* l l l UNETED STATES PATENT OFWCE QEBTWEQA'EE @F CQREQTWN Patent No. 4 353 Dated October 15, 19M

Iriventofls) ya D i JOhD Stewart It is certified that error appears in the above-identified patent and that said Letters latent are hereby corrected as shown below:

In the heading: 7 v

- Bleese add:

-'--[30] Foreign Application Priority- Data February 24, 1.972 Great Britain...;. 8501/72 October 26, 1972 Great Britain .49379/72 November 24, 1972 Great Britain. .'.5435l/72 Signed arid sealed this 18th day of February 1975.

(SEAL) Attest:

C. MARSHALL DANN V RUTH C. MASON Commissioner of Patents Attesting Officer and Trademarks FORM PO-IOSO (10-69) USCOMM-DC 60376-P69 i LLS, GOVERNMENT PRINT NG OFFICE I969 O-3G6-33l

Patent Citations
Cited PatentFiling datePublication dateApplicantTitle
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US3705308 *Nov 16, 1970Dec 5, 1972Kurt LehovecPulse coded sound reproduction using optical read-out of the microphone membrane
GB1006475A * Title not available
Referenced by
Citing PatentFiling datePublication dateApplicantTitle
US4158310 *Jan 30, 1978Jun 19, 1979University Of Southern CaliforniaOptical pressure transducer of randomly distributed fiber optics
US4665747 *Apr 19, 1985May 19, 1987Muscatell Ralph PFlight instrument using light interference for pressure sensing
US4670649 *Mar 1, 1985Jun 2, 1987Monicell LimitedOptical transducer and measuring device
US4955238 *Feb 21, 1989Sep 11, 1990Stc PlcOptical sensor
US6834548 *Jun 18, 2003Dec 28, 2004International Business Machines CorporationMethod and apparatus for reduction of high-frequency vibrations in thick pellicles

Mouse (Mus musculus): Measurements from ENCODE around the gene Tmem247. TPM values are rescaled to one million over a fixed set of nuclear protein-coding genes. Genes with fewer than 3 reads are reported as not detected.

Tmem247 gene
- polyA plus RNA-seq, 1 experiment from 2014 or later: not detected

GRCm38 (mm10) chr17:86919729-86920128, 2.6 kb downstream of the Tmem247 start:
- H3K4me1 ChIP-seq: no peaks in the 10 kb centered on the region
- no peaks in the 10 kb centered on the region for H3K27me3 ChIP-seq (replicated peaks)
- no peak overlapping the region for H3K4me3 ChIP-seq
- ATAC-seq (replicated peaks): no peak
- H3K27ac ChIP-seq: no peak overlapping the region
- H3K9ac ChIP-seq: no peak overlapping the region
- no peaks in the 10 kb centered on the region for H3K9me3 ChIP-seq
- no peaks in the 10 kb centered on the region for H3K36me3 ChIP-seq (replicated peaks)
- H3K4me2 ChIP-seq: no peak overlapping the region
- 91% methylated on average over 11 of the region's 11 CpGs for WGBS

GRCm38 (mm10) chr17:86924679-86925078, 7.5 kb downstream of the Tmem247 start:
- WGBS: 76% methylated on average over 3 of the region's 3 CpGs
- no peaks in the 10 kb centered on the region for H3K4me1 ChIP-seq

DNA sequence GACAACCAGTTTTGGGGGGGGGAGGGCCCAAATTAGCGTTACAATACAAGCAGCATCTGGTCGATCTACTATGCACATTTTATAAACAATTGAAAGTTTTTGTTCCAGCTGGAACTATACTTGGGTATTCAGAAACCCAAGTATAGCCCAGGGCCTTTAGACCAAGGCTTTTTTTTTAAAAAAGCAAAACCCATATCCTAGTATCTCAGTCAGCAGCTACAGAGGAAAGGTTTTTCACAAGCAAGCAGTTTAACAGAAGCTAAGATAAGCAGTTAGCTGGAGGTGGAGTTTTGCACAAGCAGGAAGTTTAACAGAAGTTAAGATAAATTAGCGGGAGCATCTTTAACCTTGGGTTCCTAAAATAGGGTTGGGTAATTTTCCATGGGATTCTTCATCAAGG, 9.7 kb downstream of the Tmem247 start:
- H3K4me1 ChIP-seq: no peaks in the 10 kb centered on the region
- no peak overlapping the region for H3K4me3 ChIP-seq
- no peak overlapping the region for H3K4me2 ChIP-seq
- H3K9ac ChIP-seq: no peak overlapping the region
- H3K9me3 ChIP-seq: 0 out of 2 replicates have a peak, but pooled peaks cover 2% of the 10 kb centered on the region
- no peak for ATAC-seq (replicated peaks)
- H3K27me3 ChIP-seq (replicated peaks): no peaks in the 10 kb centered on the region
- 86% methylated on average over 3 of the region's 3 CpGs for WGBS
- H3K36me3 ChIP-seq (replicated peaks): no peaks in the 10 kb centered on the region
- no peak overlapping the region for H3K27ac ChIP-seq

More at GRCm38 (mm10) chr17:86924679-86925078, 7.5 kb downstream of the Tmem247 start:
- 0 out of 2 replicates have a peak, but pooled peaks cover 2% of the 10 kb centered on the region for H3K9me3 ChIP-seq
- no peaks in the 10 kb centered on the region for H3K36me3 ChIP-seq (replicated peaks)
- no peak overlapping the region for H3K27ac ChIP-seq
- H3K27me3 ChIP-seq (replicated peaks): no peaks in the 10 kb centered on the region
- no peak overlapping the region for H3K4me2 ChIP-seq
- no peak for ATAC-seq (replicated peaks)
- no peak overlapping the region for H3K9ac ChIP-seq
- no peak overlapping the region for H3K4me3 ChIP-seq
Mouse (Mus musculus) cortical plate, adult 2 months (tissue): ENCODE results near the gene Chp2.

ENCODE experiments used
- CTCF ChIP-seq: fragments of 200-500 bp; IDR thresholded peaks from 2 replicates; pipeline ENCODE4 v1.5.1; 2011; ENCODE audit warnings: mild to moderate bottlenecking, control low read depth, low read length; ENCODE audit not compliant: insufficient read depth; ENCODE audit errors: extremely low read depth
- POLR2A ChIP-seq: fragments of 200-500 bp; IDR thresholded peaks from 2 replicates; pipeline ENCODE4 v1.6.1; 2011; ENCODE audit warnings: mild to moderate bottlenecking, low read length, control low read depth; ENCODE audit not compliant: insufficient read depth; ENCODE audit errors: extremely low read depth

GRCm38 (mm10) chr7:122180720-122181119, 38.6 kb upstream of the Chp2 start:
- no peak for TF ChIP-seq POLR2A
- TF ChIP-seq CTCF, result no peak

US6941813 *Jun 30, 2003Sep 13, 2005Alcon, Inc.Noninvasive pressure sensing assembly
US7074191 *May 16, 2002Jul 11, 2006Gambro Lundia AbMethod and device for non-intrusive measurement of blood pressure in a circuit of a dialysis machine
US7521668 *Mar 15, 2007Apr 21, 2009Noveltech Solutions Ltd.Optical audio microphone arrangement including a Michelson type interferometer for providing a phase difference between different parts of light beams
US8760637Aug 24, 2011Jun 24, 2014Alcon Research, Ltd.Optical sensing system including electronically switched optical magnification
US20040144724 *May 16, 2002Jul 29, 2004Antonio BosettoMethod and device for non-intrusive measurement of blood pressure in a circuit of a dialysis machine
US20040255676 *Jun 18, 2003Dec 23, 2004International Business Machines CorporationMethod and apparatus for reduction of high-frequency vibrations in thick pellicles
US20040261534 *Jun 30, 2003Dec 30, 2004Mikhail BoukhnyNoninvasive pressure sensing assembly
US20070215798 *Mar 15, 2007Sep 20, 2007Noveltech Solutions LtdOptical audio microphone arrangement
EP1357509A1 *Apr 24, 2002Oct 29, 2003Masao KatsuyaPosition indicator for office automation equipment
EP1835783A3 *Mar 13, 2007Jan 26, 2011Noveltech Solutions LtdAn optical audio microphone arrangement
Classifications
U.S. Classification324/109, 73/705, 250/231.19, 73/701
International ClassificationG01R17/08, G01L11/00, G01R17/00, G01H9/00, G01L9/00
Cooperative ClassificationG01L9/0077, G01L11/004, G01H9/00, G01R17/08
European ClassificationG01R17/08, G01L9/00D8B, G01H9/00, G01L11/00E